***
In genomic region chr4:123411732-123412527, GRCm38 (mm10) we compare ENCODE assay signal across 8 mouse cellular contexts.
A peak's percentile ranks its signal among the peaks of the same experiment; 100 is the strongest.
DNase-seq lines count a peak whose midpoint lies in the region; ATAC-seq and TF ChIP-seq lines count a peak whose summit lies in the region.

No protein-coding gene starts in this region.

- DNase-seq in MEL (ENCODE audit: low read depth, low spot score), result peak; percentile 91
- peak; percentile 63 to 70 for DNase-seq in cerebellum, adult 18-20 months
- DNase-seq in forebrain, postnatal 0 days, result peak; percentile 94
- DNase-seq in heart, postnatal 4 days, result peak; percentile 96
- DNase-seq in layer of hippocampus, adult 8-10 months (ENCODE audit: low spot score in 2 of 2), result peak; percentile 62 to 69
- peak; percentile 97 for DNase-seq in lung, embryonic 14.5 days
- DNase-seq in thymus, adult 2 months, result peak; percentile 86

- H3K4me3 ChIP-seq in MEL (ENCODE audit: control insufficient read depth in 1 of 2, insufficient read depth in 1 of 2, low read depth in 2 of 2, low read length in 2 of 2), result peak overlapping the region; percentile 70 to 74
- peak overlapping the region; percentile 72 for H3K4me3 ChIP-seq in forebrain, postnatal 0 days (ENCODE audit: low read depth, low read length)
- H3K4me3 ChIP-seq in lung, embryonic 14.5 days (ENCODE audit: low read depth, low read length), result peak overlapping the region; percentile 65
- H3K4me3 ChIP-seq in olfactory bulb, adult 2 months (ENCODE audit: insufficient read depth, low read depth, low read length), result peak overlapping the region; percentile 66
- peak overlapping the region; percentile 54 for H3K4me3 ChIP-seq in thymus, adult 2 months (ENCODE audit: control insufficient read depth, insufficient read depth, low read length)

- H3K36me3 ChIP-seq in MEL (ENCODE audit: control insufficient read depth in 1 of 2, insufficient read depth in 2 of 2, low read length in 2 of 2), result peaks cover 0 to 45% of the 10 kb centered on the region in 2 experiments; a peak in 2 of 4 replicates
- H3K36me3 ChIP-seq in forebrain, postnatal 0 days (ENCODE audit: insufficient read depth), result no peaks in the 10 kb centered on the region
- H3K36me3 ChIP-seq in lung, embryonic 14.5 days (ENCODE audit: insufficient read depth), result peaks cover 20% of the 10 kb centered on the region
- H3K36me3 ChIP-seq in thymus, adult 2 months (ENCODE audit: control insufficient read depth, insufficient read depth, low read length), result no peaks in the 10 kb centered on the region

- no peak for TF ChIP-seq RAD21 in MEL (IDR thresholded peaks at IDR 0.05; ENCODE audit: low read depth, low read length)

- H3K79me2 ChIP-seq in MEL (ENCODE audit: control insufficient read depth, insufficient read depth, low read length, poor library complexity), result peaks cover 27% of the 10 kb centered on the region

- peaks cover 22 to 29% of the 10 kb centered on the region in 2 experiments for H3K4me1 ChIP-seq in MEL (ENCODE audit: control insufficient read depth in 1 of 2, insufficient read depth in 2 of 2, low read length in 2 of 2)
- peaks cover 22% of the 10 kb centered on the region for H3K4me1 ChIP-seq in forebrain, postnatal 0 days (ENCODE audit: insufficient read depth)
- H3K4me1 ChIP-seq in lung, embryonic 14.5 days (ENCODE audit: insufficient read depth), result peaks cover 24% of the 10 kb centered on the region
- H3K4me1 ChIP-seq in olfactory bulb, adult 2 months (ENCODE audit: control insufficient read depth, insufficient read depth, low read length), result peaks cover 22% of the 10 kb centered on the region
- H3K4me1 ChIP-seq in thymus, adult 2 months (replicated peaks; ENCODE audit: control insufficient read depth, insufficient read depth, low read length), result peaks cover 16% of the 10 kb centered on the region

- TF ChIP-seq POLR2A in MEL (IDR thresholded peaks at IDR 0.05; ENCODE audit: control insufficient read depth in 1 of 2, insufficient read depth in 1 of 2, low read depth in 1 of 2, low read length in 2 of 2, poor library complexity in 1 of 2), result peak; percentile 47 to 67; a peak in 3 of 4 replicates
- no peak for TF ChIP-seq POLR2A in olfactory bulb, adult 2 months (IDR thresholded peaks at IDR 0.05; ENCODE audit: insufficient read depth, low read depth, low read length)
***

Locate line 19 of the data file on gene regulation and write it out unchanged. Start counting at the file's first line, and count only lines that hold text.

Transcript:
- H3K36me3 ChIP-seq in lung, embryonic 14.5 days (ENCODE audit: insufficient read depth), result peaks cover 20% of the 10 kb centered on the region